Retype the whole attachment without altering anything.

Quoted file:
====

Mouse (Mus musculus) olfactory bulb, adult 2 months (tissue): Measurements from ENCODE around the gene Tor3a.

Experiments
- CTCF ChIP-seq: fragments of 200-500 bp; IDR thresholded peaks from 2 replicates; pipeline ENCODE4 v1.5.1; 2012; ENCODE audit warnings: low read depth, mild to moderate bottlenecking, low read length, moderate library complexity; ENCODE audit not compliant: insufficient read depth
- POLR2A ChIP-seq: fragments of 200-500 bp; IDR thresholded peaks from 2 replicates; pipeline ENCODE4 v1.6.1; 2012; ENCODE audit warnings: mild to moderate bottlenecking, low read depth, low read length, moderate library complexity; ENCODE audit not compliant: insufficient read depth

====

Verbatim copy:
Mouse (Mus musculus) olfactory bulb, adult 2 months (tissue): Measurements from ENCODE around the gene Tor3a.

Experiments
- CTCF ChIP-seq: fragments of 200-500 bp; IDR thresholded peaks from 2 replicates; pipeline ENCODE4 v1.5.1; 2012; ENCODE audit warnings: low read depth, mild to moderate bottlenecking, low read length, moderate library complexity; ENCODE audit not compliant: insufficient read depth
- POLR2A ChIP-seq: fragments of 200-500 bp; IDR thresholded peaks from 2 replicates; pipeline ENCODE4 v1.6.1; 2012; ENCODE audit warnings: mild to moderate bottlenecking, low read depth, low read length, moderate library complexity; ENCODE audit not compliant: insufficient read depth